We all have our biatch moments and this was one of mine (uh…one of many) and I couldn’t resist…
*inspired by Who’s Laughing Now? (video below)
The woman was plump, had a face full of wrinkles and looked beyond dowdy in her washed out yoga pants and oversized T-shirt. She stood shaking her head in frustration as her children raced up and down the grocery aisle. It was obvious that she wanted to crucify them but she seemed too tired to deal with them as they screamed and darted around people’s grocery carts.
Something about her felt familiar and I wondered from where I knew her. As I continued to scan the shelf for what I needed for the weekend, I eliminated the possibilities. She wasn’t from my university days, past jobs or from elementary school where everyone knew each other. High school was the only feasible place left and I immediately knew who she was – Eva the bully.
Eva was an older girl who had bullied me when I first started high school. She was in the graduating class and had taken a “liking” to me, taunting me in the meanest ways possible on the bus and whenever our paths would cross in the school hallways. I was her perfect target – young fresh meat, four years younger and one out of the handful of Black kids in the entire school. Her insults always focused my “blackness” – how ugly and Medusa-like my braids were, how my skin was brown like a monkey and anything else that came to her nasty little mind. Eva was a class act with her promises to beat me up if I opened my mouth and told on her. Yes, she was a first class mean girl who had a good laugh at my expense.
But even at that age, I knew better than to give her what she wanted – the satisfaction of scaring me, even if I was on the inside. I never showed fear but when pretending not to care only aggravated her more, she doubled up on her efforts and I had no choice to get my family involved. I couldn’t live on pins and needles until she graduated. She was already as dumb as a doorknob – what if she failed and had to repeat her grade…what would happen then?
I must have been deep in thought and staring at her while I took that 30+ year trip down memory lane because I found her staring curiously right back at me.
“Do we know each other?” Eva had the nerve to smile and it irked the shit out of me.
I was about to shake my head with a “no” and simply go about my business but when one of her kids crashed into me and kept running, it ignited a fire in the pit of my stomach. I found myself approaching her.
“I’m sure that you won’t remember me but I definitely remember you. You’re Eva, right?” I smiled.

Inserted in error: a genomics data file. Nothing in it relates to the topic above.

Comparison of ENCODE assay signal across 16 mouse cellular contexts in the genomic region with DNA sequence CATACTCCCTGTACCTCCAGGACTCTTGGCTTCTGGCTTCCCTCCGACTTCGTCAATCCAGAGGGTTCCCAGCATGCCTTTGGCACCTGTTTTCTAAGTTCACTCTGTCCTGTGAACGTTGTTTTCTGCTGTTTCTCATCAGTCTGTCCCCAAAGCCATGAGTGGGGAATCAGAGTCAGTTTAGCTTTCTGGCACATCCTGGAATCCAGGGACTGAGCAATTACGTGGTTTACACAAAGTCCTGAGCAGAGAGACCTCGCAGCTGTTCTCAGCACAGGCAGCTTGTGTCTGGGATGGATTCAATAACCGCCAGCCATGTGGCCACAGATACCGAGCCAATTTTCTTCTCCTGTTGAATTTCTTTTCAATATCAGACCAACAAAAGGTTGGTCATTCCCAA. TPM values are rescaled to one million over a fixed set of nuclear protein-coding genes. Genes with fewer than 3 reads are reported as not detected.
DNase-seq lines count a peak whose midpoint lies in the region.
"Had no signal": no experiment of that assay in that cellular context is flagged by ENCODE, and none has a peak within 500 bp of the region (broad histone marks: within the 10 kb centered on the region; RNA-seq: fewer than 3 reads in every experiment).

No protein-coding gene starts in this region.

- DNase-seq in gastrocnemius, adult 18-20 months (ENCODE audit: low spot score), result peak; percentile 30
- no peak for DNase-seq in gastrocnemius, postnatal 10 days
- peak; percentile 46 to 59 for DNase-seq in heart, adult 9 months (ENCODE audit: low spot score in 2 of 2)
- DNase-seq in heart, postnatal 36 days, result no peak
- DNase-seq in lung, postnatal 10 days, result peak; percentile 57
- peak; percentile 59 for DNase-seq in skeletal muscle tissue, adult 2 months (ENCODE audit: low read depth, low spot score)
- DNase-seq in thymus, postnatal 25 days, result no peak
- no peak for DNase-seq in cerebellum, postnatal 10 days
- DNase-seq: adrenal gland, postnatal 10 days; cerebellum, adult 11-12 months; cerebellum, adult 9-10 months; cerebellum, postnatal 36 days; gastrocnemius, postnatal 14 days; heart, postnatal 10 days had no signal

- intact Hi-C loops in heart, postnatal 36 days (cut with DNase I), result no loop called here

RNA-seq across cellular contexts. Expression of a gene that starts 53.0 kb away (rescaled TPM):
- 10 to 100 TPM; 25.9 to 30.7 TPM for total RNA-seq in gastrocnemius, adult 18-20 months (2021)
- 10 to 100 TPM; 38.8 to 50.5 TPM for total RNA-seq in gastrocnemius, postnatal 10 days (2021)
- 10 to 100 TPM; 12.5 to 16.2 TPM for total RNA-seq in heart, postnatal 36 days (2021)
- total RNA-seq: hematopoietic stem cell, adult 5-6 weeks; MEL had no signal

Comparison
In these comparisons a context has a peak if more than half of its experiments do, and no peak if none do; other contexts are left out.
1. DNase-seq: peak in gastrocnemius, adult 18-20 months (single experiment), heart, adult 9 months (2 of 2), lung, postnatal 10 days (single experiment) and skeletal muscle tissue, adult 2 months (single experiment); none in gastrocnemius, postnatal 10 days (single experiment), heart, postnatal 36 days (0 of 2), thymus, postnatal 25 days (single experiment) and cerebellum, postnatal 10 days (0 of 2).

“Yeah, I am. How do we know each other?”
I couldn’t help but smile even wider.
“You were the racist bitch that bullied me in my first year of high school. It’s hard to forget a face as ugly as yours.”
Eva’s face quickly changed from a smile to shock. From her wide eyes, she was confused at how the words coming out of my mouth were not corresponding with the smile on my face. She opened her mouth but couldn’t form a full sentence. But then again, she was always on the stupid side…
“I said that you were the racist bitch that bullied me in my first year of high school,” I repeated a little louder, attracting the attention of a young couple standing nearby.
She tried to recognize my face from all those years ago, probably flashing back to what and who she had been back then and maybe to what and who she still was.
“You were nothing less than a monster but from the looks of it, you’re living a nightmare of your own. And you definitely deserve it. You reap what you sow.”
I pointed to her kids spitting out f* bombs at each other like they were candy, fighting over something from the shelf down the aisle. I didn’t give a flying fig that the young couple watching were fully fascinated by my words and were looking at Eva in total disgust.
I gave Eva my back and returned to where I had left my cart a few steps away, feeling her eyes on me the entire time. From the corner of my eye, I could see her standing motionless, unsure of what to do and looking extremely embarrassed. I finished taking down what I needed and glanced back at her.
“Have yourself a wonderful day Eva,” I told her and walked away to the cash.
No, it’s not true that I walked away.
I strutted my way down the grocery aisle, my stride overflowing with satisfaction.
You know what they say: “He who laughs last, laughs best…”
All Rights Reserved©2016 Marquessa Matthews.
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